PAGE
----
Assuming . . . that the claimant retains the ability to stand and walk, sufficient to do light work, however he is unable to do the lifting requirements for light work. That is, his lifting would be restricted to no more than 5 to 10 pounds maximum. . . .

. . . . .

[and] assuming . . . that the claimant had to change positions during the day, but could otherwise work at a bench, that is, he would have to alternate standing and sitting, . . . would he be able to do those jobs that were outlined by you?

In answer to this question, the vocational expert testified that there would be 3,750 to 4,250 jobs available.

After this examination, counsel for the claimant included other, more limiting restrictions:

Assuming . . . that Mr. Martinez was limited as far as his walking ability so that he couldn't walk more than . . . 1/2 block at a time, that he had to walk with a cane, and also assuming that he could not stand more than a half hour at a time, and then after the first half hour his limitation would even be further reduced, . . . ."

As the magistrate noted, "[t]he hypothetical questions posed by plaintiff's counsel obviously contain more and different restrictions than those posed by the administrative law judge." The administrative law judge was not bound to accept those restrictions as true.

Martinez has certain medical impairments that could reasonably be expected to produce a certain amount of pain and limitation. In the recent decision of Green v. Heckler, 803 F.2d 528 (9th Cir. 1986), we encountered a similar situation. There too, the claimant experienced a substantial amount of pain. However, in that case, as in this, the claimant's testimony indicated that he experienced significantly more pain than would normally be expected for a person with his impairments. As we stated in that case:

[t]he Secretary is not required to believe a claimant's complaints of pain. The Secretary can disregard such self-serving testimony whenever the claimant fails to submit objective medical findings establishing a medical impairment that could reasonably be expected to produce the claimed pain. Nyman, 779 F.2d at 531; Taylor v. Heckler, 765 F.2d 872, 876 (9th Cir. 1985). However, she must make specific findings justifying that decision. Miller v. Heckler, 770 F.2d 845, 848 (9th Cir. 1985); Bellamy v. Secretary of Health and Human Services, 755 F.2d 1380, 1382 (9th Cir. 1985).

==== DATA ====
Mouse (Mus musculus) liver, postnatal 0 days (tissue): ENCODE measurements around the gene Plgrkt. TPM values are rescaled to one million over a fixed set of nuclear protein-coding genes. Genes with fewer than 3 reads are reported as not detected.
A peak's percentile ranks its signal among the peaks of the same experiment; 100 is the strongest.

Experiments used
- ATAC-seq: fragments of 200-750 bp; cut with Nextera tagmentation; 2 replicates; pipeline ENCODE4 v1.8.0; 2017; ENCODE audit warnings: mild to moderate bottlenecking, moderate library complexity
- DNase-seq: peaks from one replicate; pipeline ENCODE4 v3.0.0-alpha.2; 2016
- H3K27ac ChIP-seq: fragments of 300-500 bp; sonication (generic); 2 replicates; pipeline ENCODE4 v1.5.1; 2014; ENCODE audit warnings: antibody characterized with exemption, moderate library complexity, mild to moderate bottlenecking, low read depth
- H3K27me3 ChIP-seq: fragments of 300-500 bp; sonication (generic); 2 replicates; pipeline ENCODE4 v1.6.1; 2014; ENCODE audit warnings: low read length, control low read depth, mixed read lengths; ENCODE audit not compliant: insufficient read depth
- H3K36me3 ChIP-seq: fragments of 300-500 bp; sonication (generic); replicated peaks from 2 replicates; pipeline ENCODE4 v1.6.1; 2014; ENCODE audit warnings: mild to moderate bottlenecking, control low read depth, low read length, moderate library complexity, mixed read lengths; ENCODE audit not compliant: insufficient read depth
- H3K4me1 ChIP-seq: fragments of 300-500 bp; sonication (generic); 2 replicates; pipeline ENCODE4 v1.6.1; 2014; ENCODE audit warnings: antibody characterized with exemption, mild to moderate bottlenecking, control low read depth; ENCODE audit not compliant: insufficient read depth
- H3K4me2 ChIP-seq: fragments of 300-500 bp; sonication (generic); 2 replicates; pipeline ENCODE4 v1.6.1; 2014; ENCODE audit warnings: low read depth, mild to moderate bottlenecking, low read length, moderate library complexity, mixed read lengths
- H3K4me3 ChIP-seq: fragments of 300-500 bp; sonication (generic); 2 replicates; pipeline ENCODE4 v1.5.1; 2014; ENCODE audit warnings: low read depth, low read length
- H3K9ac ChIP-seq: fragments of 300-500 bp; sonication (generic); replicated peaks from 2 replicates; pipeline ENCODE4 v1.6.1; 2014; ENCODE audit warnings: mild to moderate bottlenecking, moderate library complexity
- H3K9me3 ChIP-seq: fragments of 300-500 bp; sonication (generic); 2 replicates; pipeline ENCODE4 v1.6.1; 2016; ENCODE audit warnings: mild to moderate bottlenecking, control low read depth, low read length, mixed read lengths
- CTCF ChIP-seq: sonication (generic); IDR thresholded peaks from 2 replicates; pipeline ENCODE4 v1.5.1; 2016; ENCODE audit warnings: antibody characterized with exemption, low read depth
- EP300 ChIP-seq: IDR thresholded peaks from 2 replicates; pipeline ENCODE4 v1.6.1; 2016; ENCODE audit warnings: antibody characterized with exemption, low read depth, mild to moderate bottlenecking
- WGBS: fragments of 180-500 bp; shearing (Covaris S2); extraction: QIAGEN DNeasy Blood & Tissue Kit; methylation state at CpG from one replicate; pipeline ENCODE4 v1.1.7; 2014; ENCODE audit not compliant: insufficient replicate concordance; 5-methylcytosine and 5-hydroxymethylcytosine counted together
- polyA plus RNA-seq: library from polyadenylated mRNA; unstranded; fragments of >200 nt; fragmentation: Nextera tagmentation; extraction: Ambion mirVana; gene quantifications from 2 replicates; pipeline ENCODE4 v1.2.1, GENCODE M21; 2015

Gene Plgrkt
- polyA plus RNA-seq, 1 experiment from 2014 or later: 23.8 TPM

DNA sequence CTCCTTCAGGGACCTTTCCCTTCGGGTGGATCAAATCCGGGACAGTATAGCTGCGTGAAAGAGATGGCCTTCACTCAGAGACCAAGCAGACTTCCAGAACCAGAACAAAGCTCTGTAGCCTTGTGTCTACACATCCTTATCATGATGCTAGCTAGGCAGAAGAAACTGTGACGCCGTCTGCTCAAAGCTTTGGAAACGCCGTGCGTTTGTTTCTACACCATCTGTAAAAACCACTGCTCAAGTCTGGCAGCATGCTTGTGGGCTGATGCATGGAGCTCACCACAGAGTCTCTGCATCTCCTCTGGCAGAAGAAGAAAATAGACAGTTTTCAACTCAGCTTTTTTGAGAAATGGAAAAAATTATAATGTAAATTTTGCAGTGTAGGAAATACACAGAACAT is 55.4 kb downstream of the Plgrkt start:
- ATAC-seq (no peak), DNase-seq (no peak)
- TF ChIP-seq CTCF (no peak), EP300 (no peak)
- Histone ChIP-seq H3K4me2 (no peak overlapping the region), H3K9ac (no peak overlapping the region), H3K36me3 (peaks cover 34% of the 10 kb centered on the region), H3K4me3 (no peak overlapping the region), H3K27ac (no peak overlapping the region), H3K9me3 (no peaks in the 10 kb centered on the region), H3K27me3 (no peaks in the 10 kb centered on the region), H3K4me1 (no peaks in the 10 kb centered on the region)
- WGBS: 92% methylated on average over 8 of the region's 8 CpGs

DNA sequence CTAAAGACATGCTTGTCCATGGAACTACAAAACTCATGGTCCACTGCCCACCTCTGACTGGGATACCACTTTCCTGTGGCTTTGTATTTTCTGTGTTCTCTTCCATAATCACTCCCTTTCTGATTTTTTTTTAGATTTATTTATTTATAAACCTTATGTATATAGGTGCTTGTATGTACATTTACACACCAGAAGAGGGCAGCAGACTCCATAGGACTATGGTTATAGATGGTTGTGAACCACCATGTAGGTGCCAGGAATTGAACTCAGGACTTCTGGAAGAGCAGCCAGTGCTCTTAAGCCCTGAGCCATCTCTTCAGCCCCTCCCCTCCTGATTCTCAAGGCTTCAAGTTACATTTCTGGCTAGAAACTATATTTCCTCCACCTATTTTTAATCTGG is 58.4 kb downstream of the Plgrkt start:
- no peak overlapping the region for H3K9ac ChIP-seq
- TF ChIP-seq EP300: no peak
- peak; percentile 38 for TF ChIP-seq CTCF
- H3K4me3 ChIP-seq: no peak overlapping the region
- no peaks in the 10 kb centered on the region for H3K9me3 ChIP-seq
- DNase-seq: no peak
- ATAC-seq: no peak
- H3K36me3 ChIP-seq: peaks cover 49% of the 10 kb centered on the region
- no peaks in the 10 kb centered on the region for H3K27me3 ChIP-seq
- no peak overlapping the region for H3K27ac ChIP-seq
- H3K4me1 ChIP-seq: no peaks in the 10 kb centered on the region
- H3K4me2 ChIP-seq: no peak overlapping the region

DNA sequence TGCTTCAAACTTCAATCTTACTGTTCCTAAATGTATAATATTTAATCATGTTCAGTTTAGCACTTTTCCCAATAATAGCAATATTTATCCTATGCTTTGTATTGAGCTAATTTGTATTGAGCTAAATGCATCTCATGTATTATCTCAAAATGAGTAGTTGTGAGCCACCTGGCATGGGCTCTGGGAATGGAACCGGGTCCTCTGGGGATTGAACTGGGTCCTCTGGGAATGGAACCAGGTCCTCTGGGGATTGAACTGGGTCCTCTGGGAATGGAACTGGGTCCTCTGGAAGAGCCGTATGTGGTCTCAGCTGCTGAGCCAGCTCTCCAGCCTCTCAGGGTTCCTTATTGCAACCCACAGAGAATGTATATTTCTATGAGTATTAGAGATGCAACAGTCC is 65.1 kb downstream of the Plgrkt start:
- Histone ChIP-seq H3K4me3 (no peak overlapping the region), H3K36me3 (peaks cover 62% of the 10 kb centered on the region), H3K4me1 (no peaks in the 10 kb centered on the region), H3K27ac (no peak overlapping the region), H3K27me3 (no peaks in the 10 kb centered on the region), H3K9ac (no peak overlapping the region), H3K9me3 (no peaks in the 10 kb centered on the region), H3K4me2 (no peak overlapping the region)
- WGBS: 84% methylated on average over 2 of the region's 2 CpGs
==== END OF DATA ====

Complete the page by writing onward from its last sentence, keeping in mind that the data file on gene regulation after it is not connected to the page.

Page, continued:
Green, 803 F.2d at 531.

As we also stated, "[s]ection 423(d)(5)(A) states that an individual's statement as to pain . . . shall not alone be conclusive evidence of disability. . . . Objective medical evidence of pain . . . must be considered in reaching a conclusion as to whether the individual is under a disability." Id. The hypothetical suggested by claimant's counsel added considerations more restrictive than those suggested by the ALJ. Based on his evaluation of the evidence, the administrative law judge was free to accept or reject those restrictions. Administrative hearings are uniquely suited for such factual determinations, and we will not overturn them as long as they are supported by substantial evidence. Nyman v. Heckler, 779 F.2d 528, 530 (9th Cir. 1985); Sample v. Schweiker, 694 F.2d 639, 642 (9th Cir. 1982). The claimant was examined numerous times by several physicians. Although there is some conflicting evidence, clearly, the weight of medical evidence supports the hypothetical questions posed by the ALJ.

The Claimant also argues that the hypothetical presented to the vocational expert, Dr. Workman, "failed to address limitations of movement such as bending, stooping, squatting, and reaching which are logically consistent with a five to ten pound weight restriction and the necessity to stand and sit at will." Although bending, stooping, squatting, and reaching may be consistent with lifting and standing restrictions, it does not follow that they must be consistent with these limitations. Again, these factual determinations, uniquely suited for the administrative hearing must be upheld as long as they are supported by substantial evidence. The ALJ's determination in this case is supported by substantial evidence.

B. Martinez's Need to Alternatively Sit or Stand.

Martinez also argues that the district court erred in not considering the vocational expert's testimony regarding Martinez's need to alternatively sit and stand due to pain limitations. The ALJ asked the expert to assess the number of jobs that the claimant could perform if the claimant were limited in his lifting abilities, and "could otherwise work at a bench, . . . [but] would have to alternate standing and sitting, . . . ." (Emphasis added) Clearly, in answering the ALJ, Dr. Workman's estimate of the number of available jobs reflected consideration of this limitation. A review of the colloquy between the ALJ and Dr. Workman reveals that the ALJ took this limitation into consideration in making his decision.

C. Jobs in Significant Numbers.